Of course, a few moments later, the busker's song seems to be winding to a close. And the juggler's slender hands clap together in applause.

After a round of people offer their own contributions to the busker's hoard, she turns back to Jace with a fascinated smile. "The kids these days are certainly sharp ones. The field now seems completely different than from even five years ago..."

Jace's mouth splits into a wide smile, and he then nods his head with a quick dip forward and backwards. He speaks in a quicker, clipped tone, as if they touched on something he is happiest (or at least happier) to talk about.

"You're totally right! It's like getting more popular. It's almost like everyone fights now."

Jace's smile turns into a full, throaty laugh and he reaches into his pocket again, making quick work on opening an app and then displaying it to her. He scrolls, and it's possibly she may recognize the dark-themed version of Fightstagram. As he scrolls, he explains his thoughts on the matter.

"They're sharper because they have more information available to them. Back in the day, you had to know when and where someone you wanted to scout out was fighting and then haul your cookies all the way there. Nowadays, everybody posts videos of their own fights, along with training routines, diet, exercise, shoe size, and blood type."

The phone disappears back into his pocket with a practiced flip, his next comment delivered with a smirk.

"Five more years from now, fighters will be posting their debit card numbers, last four of the social security number, and their mother's maiden name."

Honoka seems to resonate with the shift in topic, responding largely to Jace's own uptick in interest. She nods along cheerily, eyes tracing to follow the phone as it's tucked back into a pocket.

She reaches into a pocket, herself -- though when her hand exits, there's a small item tucked securely within her grasp. And as she flicks her wrist out -- it's revealed to be a yo-yo.

She winds the toy through a number of manipulations as she talks, starting easy -- and quickly growing progressively more complex.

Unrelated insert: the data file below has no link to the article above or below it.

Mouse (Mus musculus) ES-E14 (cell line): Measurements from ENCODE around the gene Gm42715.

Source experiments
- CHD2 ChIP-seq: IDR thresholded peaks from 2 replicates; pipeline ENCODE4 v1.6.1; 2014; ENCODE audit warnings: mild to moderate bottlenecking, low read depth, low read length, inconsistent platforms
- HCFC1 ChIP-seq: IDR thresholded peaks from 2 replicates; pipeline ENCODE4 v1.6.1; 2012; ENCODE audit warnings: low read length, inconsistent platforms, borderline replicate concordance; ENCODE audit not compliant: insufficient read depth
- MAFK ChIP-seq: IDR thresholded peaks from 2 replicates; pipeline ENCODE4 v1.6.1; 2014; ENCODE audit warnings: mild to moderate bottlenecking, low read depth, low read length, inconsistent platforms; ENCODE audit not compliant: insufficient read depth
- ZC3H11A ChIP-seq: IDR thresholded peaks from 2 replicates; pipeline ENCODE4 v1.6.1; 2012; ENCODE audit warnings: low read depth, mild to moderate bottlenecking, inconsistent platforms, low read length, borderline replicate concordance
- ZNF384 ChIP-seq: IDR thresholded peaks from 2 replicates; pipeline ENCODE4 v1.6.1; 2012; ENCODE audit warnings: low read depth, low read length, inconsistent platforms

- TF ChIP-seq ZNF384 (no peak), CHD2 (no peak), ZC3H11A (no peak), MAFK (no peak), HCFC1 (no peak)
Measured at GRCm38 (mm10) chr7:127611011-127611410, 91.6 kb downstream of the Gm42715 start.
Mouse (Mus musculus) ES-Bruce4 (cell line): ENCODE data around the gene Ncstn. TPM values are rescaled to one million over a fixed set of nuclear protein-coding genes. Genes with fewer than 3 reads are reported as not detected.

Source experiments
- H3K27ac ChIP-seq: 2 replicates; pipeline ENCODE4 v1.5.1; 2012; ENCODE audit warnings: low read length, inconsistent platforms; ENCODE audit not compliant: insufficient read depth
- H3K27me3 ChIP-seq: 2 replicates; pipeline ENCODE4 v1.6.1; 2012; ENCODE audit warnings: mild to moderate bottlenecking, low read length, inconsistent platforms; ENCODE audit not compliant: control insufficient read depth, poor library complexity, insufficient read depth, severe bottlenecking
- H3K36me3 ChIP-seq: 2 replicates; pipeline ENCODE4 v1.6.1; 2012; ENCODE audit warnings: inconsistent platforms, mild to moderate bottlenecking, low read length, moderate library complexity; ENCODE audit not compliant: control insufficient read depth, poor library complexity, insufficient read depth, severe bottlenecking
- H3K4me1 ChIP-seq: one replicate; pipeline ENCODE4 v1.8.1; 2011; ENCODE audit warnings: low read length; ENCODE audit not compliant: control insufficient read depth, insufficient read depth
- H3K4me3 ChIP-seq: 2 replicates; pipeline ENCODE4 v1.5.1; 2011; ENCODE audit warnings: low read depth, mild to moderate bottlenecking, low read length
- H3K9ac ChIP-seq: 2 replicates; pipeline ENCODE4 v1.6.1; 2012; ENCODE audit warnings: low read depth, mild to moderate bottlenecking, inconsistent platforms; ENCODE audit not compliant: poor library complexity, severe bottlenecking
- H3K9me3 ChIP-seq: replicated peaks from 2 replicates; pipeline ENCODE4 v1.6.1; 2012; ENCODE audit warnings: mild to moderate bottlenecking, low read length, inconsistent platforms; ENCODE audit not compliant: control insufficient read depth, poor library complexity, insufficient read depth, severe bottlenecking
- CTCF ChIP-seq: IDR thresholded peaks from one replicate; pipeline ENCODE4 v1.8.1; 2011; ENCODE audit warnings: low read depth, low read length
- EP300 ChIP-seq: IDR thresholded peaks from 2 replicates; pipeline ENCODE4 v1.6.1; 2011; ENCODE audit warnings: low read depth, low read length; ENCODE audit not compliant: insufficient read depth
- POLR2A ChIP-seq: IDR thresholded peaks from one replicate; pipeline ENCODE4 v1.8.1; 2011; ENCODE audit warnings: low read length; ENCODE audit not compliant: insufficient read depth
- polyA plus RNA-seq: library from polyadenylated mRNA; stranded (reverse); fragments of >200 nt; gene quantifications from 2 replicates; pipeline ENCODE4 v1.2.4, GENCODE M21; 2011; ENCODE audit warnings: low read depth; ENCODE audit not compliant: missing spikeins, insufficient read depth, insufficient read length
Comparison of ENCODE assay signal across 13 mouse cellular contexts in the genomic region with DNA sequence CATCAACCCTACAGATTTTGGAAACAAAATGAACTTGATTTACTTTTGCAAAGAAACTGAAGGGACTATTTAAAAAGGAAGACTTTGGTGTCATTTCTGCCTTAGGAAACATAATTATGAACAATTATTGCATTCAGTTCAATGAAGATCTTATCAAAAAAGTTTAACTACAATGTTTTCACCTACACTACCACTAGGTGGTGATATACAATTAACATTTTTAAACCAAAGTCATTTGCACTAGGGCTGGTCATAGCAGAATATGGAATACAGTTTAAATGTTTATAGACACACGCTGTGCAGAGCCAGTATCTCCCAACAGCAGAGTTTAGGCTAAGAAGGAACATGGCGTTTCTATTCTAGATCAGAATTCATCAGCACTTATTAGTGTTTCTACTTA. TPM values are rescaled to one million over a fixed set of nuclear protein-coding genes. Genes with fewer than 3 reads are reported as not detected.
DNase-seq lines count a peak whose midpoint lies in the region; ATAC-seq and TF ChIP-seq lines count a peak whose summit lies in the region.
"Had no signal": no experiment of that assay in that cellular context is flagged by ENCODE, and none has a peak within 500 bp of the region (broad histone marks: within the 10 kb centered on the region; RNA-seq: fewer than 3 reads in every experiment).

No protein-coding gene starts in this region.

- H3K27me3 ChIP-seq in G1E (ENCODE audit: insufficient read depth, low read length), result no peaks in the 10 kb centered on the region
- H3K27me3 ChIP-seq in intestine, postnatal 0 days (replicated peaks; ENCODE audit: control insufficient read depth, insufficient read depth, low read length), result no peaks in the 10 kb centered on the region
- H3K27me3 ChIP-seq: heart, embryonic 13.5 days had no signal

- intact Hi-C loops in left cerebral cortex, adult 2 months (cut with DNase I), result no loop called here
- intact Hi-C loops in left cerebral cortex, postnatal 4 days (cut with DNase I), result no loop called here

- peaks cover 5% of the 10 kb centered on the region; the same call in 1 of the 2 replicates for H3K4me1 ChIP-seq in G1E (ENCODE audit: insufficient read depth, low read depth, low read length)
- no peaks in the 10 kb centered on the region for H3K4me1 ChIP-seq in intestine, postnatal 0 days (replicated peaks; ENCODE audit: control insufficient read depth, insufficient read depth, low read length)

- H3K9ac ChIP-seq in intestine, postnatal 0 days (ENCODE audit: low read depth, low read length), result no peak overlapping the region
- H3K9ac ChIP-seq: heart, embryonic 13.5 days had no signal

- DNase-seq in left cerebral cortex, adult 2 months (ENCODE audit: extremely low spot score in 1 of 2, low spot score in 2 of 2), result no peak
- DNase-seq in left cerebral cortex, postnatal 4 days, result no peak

"Fighting fever -is- spreading like wildfire. Any number of techniques can be copied endlessly, practiced and iterated upon, and of course, -improved-. But there's only so much one can do through rote memorization, and practice."

She flicks the yo-yo sharply to one side -- and, not long after, it might seem like she's exerting force with a string to pull it back.

She's not. And only a rare few number of people would be able to sense -- or, perhaps, 'feel' -- the shift in psychic energies necessary to accomplish the feat of telekinesis.

After the feat, of course, gravity takes over, and the yo-yo is back to swinging in predictable arcs.

"Some things you just have to experience first-hand."

Shaking his head, Jace is quick to reply, his voice vibrant with the change of topic. The yo-yo though, that catches him by surprise. As he watches the intricate motions of the increasingly complex tricks, his eyebrows raising with each increasing level of complexity.

"I don't think wildfire has anything on Fighting Fever."

If he catches anything with the use of telekinesis, he doesn't seem to let on, watching the movement of the yo-yo with rapt amazement before he he looks back up to Honoka with a pleasant smile.